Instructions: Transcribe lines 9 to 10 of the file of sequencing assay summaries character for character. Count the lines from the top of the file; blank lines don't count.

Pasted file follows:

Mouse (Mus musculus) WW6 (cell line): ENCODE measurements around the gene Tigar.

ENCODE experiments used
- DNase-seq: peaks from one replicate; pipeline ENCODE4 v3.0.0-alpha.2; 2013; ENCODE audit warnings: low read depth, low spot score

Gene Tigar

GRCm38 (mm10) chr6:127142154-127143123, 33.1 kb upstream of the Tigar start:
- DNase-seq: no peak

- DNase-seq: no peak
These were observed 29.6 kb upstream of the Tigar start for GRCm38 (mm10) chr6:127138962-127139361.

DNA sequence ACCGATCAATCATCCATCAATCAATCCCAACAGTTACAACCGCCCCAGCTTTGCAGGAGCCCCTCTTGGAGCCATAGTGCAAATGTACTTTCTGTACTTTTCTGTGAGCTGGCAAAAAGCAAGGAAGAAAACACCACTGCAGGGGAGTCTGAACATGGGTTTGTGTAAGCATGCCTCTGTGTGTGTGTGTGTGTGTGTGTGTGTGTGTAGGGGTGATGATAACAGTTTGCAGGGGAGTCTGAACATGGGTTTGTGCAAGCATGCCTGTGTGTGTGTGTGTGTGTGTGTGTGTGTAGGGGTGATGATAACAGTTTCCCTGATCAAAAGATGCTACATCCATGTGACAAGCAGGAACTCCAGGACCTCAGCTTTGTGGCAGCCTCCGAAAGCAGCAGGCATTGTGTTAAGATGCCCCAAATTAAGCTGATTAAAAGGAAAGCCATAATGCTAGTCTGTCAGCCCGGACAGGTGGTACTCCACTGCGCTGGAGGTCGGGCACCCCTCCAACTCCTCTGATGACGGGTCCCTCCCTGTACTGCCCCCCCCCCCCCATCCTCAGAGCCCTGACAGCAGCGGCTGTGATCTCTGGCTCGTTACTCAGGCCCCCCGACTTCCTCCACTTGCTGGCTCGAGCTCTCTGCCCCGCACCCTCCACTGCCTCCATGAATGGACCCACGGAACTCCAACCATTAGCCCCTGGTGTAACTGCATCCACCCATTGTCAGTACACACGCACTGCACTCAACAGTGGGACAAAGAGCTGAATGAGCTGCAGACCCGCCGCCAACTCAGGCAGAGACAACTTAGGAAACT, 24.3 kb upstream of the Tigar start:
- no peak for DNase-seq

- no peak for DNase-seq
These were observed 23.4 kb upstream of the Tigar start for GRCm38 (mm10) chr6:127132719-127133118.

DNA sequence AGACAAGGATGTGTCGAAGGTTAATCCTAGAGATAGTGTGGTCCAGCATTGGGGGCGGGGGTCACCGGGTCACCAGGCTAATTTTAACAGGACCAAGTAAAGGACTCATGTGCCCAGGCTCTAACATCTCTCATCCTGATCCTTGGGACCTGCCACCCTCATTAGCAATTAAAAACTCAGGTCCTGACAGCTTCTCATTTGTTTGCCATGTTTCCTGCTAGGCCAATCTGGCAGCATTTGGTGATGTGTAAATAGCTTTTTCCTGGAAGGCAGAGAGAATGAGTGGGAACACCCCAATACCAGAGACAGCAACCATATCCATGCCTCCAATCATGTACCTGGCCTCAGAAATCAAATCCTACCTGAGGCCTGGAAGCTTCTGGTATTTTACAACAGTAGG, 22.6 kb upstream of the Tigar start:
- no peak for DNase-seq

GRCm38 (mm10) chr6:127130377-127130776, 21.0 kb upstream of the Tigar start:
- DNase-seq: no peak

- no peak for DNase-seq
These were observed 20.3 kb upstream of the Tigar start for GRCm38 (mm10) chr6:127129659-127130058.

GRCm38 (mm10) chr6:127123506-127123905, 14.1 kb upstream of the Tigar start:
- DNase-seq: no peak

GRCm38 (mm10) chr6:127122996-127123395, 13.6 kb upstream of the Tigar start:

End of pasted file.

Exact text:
DNA sequence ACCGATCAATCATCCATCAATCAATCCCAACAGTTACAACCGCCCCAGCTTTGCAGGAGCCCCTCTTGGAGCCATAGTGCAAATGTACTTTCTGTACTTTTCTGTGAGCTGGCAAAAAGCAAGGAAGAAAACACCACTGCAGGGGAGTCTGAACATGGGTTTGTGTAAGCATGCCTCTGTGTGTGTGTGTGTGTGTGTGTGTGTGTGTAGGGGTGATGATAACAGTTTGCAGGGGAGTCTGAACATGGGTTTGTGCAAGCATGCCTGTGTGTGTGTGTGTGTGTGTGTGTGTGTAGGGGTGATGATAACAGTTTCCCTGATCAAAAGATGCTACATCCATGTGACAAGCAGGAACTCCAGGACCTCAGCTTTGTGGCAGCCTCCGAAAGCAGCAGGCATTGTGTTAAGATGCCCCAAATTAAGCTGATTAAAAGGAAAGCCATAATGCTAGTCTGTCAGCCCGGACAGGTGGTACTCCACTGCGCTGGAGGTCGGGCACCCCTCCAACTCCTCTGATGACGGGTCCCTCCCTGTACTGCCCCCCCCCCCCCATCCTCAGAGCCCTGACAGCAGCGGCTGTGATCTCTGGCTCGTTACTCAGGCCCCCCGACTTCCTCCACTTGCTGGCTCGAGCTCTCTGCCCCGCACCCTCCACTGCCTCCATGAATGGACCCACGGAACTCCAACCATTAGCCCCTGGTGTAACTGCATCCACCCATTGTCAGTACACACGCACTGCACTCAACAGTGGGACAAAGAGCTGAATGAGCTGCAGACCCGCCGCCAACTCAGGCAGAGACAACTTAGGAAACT, 24.3 kb upstream of the Tigar start:
- no peak for DNase-seq